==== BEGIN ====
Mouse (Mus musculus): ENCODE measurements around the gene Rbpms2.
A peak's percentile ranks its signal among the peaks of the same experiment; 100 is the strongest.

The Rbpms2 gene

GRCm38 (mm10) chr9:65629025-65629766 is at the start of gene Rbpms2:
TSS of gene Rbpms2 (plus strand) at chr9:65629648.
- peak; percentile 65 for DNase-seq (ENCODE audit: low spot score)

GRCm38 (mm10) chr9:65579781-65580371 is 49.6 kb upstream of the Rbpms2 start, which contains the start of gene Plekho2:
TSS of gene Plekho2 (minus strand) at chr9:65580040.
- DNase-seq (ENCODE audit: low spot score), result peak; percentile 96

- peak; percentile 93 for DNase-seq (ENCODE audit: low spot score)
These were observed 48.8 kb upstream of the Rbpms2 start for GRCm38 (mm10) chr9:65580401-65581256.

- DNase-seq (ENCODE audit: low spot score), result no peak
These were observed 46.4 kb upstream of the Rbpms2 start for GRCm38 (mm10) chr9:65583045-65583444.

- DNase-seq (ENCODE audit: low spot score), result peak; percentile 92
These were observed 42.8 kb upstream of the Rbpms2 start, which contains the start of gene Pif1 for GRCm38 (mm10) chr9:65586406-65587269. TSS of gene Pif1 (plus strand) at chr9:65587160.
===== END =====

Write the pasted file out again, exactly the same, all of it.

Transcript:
Mouse (Mus musculus): ENCODE measurements around the gene Rbpms2.
A peak's percentile ranks its signal among the peaks of the same experiment; 100 is the strongest.

The Rbpms2 gene

GRCm38 (mm10) chr9:65629025-65629766 is at the start of gene Rbpms2:
TSS of gene Rbpms2 (plus strand) at chr9:65629648.
- peak; percentile 65 for DNase-seq (ENCODE audit: low spot score)

GRCm38 (mm10) chr9:65579781-65580371 is 49.6 kb upstream of the Rbpms2 start, which contains the start of gene Plekho2:
TSS of gene Plekho2 (minus strand) at chr9:65580040.
- DNase-seq (ENCODE audit: low spot score), result peak; percentile 96

- peak; percentile 93 for DNase-seq (ENCODE audit: low spot score)
These were observed 48.8 kb upstream of the Rbpms2 start for GRCm38 (mm10) chr9:65580401-65581256.

- DNase-seq (ENCODE audit: low spot score), result no peak
These were observed 46.4 kb upstream of the Rbpms2 start for GRCm38 (mm10) chr9:65583045-65583444.

- DNase-seq (ENCODE audit: low spot score), result peak; percentile 92
These were observed 42.8 kb upstream of the Rbpms2 start, which contains the start of gene Pif1 for GRCm38 (mm10) chr9:65586406-65587269. TSS of gene Pif1 (plus strand) at chr9:65587160.